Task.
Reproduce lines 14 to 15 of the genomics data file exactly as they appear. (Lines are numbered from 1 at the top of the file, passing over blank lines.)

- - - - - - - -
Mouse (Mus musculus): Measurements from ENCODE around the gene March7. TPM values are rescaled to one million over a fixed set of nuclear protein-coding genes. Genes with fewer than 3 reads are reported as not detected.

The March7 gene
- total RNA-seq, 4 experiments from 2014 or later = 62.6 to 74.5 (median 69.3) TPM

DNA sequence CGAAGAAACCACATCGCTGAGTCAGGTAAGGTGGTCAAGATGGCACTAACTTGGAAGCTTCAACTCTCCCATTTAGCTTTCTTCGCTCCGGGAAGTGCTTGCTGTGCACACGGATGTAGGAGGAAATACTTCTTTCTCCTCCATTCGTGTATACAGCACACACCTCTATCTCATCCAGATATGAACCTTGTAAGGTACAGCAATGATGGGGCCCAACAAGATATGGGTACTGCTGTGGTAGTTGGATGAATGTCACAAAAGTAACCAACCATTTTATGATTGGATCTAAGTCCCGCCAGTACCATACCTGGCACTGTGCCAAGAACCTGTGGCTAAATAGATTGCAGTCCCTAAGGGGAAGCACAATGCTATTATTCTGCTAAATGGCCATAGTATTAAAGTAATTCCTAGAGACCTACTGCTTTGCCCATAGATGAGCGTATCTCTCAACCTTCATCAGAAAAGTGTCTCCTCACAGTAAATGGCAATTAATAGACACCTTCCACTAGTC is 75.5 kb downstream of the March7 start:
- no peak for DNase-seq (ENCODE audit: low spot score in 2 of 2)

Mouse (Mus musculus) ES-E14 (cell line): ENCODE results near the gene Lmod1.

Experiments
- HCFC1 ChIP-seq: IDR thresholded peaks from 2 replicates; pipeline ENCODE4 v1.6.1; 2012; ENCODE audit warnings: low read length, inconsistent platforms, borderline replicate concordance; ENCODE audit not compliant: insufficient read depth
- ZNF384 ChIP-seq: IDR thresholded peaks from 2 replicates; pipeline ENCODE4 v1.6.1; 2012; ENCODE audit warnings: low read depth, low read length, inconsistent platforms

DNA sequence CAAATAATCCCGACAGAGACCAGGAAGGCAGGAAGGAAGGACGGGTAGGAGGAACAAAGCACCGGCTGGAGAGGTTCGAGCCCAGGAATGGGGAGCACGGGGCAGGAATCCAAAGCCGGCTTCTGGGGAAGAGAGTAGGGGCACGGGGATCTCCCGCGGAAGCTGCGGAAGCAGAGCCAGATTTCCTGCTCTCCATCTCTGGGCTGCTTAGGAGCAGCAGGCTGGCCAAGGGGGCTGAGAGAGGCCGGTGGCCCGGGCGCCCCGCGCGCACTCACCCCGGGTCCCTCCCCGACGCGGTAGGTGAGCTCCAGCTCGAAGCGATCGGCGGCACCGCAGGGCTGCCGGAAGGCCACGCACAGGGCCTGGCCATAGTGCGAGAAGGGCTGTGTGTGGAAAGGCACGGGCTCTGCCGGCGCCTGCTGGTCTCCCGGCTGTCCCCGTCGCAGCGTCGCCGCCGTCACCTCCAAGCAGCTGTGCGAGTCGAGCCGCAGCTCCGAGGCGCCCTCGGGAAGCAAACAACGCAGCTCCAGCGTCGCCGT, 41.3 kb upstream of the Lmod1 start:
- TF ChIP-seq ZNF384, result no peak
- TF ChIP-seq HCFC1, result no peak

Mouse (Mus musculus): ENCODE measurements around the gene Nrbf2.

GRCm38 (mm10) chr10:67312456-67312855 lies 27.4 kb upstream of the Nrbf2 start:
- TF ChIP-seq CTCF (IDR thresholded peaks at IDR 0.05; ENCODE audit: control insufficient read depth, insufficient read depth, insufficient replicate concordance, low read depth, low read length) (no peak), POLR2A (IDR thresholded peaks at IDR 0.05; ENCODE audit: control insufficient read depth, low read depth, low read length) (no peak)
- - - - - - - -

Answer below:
GRCm38 (mm10) chr10:67312456-67312855 lies 27.4 kb upstream of the Nrbf2 start:
- TF ChIP-seq CTCF (IDR thresholded peaks at IDR 0.05; ENCODE audit: control insufficient read depth, insufficient read depth, insufficient replicate concordance, low read depth, low read length) (no peak), POLR2A (IDR thresholded peaks at IDR 0.05; ENCODE audit: control insufficient read depth, low read depth, low read length) (no peak)